“It is an incredibly scary situation and it’s also an incredibly difficult situation to prove,” she said.

Jennifer Peterson faced a year of online stalking before she reached out to Packe. Her stalker, Packe said, is now the subject of a criminal investigation as well.

Peterson was seven months pregnant in August 2021 when an anonymous account started messaging her on Instagram claiming her husband cheated on her, they had evidence they would drop off at her address and that she should abort her baby.

“I didn’t feel safe being home alone at night,” Peterson said.

She would later discover that the person who was stalking her was dating her husband’s friend. The woman sent text messages to Peterson and made four accounts on Instagram threatening to kill her baby and telling Peterson hateful things about her marriage, her body and her child.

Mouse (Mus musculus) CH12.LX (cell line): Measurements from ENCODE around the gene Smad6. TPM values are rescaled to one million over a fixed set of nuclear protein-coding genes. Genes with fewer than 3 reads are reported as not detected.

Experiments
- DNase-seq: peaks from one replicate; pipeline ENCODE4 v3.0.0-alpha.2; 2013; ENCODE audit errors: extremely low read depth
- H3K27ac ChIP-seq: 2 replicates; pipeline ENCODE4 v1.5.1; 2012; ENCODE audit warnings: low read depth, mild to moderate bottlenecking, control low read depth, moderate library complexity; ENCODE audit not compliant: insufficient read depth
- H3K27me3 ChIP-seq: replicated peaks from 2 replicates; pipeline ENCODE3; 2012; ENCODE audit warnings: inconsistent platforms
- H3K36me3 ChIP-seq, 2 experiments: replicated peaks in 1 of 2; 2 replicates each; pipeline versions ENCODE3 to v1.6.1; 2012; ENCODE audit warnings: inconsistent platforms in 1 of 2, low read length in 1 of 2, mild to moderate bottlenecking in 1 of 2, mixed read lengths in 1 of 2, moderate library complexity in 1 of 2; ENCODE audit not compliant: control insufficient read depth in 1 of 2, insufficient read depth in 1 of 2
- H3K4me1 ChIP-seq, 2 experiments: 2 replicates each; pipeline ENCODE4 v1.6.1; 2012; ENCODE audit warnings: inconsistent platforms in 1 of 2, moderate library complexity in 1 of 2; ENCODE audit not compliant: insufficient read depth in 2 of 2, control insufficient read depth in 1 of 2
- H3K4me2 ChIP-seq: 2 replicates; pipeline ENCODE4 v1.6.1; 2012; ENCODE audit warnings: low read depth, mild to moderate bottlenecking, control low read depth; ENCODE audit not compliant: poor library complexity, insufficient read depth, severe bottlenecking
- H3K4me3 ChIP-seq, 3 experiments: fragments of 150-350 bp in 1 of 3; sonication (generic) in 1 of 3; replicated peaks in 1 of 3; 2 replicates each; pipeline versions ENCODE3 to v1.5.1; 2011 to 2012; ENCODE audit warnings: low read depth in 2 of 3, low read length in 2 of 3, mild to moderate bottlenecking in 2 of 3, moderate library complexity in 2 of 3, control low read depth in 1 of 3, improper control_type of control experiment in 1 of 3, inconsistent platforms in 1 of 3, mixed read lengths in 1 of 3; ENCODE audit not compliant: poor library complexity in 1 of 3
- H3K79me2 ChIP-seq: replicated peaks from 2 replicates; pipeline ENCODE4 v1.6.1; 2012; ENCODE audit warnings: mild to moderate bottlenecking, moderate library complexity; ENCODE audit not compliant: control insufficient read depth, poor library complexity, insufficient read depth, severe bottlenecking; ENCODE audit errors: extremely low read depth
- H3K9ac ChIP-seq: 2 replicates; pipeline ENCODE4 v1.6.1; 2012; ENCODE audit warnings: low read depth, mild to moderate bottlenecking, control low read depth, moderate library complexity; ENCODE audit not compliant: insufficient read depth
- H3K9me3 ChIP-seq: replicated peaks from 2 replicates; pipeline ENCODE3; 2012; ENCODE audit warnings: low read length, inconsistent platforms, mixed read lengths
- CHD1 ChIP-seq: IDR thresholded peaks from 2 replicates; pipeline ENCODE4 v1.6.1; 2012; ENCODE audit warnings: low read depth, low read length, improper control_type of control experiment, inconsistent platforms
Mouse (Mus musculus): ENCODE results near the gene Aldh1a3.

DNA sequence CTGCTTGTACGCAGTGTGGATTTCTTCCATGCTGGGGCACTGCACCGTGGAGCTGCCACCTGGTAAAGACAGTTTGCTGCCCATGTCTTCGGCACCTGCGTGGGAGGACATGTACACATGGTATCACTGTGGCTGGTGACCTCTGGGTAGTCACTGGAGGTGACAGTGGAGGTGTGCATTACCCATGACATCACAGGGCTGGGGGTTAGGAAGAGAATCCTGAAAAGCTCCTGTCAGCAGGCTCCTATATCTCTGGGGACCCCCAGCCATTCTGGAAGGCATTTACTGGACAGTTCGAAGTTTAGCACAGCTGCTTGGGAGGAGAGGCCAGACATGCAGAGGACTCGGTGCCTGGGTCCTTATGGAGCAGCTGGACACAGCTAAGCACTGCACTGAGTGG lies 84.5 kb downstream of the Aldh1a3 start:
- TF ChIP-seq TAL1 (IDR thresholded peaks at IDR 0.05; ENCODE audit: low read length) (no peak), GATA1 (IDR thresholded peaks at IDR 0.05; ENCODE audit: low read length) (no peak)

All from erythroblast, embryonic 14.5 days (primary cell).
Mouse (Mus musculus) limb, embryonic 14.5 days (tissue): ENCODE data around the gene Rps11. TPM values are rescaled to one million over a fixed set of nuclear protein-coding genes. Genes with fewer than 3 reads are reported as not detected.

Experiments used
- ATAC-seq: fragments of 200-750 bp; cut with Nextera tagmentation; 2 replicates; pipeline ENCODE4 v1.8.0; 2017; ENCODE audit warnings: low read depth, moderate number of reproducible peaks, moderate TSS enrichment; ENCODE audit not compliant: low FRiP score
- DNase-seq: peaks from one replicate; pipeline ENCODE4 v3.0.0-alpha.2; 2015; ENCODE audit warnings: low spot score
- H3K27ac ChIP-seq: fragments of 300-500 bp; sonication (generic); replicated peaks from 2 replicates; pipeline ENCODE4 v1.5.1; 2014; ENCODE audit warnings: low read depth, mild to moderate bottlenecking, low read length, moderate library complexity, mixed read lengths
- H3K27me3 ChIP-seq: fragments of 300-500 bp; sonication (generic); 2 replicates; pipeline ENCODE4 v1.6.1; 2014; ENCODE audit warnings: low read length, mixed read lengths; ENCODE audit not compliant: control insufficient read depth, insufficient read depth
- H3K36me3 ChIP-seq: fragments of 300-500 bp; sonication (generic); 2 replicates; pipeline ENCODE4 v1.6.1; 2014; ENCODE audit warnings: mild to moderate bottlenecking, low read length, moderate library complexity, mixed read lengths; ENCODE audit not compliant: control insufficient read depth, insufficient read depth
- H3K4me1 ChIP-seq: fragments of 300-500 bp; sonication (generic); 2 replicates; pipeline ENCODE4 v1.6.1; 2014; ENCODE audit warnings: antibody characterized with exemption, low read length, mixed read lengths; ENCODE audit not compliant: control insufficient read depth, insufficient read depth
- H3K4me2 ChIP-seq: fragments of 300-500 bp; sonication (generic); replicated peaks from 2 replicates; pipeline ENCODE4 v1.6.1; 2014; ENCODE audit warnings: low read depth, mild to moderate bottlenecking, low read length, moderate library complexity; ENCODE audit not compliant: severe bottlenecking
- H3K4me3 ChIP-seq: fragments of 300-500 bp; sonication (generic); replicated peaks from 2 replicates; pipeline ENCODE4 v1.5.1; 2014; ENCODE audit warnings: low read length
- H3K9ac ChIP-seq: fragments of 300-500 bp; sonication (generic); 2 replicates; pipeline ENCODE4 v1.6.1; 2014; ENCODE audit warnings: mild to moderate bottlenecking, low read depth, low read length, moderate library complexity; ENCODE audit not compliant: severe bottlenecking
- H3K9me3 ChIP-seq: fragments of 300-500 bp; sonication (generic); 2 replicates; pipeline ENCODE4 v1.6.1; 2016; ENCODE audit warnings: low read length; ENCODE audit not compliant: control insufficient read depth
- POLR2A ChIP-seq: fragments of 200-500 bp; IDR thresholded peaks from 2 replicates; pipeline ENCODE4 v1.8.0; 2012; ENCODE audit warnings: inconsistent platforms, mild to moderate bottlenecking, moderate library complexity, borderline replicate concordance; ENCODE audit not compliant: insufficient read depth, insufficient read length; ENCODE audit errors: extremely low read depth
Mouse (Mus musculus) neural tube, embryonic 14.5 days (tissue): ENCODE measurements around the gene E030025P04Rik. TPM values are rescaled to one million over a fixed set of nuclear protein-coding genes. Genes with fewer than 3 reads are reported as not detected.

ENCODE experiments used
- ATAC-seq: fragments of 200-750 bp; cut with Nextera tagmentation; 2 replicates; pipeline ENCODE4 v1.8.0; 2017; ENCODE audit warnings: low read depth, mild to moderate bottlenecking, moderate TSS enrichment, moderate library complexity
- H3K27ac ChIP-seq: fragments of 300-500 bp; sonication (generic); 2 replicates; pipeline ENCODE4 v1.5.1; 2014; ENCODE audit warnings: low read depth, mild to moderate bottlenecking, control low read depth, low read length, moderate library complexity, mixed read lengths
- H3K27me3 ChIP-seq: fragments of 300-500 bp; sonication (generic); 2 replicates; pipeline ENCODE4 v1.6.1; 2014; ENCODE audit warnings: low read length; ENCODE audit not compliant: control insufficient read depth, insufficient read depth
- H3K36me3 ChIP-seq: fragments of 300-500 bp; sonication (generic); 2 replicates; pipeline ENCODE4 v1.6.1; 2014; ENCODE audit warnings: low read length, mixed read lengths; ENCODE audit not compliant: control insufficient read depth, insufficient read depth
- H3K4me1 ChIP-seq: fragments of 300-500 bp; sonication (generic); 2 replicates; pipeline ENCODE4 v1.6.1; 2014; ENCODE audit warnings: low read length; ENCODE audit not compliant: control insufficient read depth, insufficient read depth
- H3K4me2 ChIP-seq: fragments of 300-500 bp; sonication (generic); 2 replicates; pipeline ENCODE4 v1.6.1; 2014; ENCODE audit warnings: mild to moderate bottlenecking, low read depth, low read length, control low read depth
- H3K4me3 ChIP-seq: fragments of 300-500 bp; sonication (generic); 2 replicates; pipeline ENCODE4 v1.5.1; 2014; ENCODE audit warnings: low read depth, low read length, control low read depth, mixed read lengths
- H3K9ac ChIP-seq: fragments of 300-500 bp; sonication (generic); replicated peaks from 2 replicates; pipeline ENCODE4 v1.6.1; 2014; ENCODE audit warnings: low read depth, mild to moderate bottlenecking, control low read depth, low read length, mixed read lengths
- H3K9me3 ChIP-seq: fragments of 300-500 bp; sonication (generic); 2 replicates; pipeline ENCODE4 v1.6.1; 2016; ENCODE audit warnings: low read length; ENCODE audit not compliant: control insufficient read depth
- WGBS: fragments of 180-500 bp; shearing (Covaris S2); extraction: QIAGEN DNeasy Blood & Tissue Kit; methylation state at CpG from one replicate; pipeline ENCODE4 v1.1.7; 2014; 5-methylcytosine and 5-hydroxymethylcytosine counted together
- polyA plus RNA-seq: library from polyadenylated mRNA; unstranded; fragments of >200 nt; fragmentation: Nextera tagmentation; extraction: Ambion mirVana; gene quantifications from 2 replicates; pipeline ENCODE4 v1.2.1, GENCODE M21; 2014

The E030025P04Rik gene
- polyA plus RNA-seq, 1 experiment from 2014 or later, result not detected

“This is the kind of behavior that plants seeds of doubts and causes divorce,” Peterson said, noting she was confident her husband had not cheated on her. “This is the type of behavior that pushes a woman in postpartum depression further into it and potentially toward suicide.”

Peterson’s marriage was not affected, she said, but she did suffer from a “complicated” postpartum with long-term bleeding, all while receiving hateful messages on her Instagram account.

According to the most recent data from the Department of Justice, roughly 3.4 million people 16 or older were stalked nationwide in 2019. About 29 percent reported the crime to law enforcement, despite 67 percent fearing they would be harmed or killed.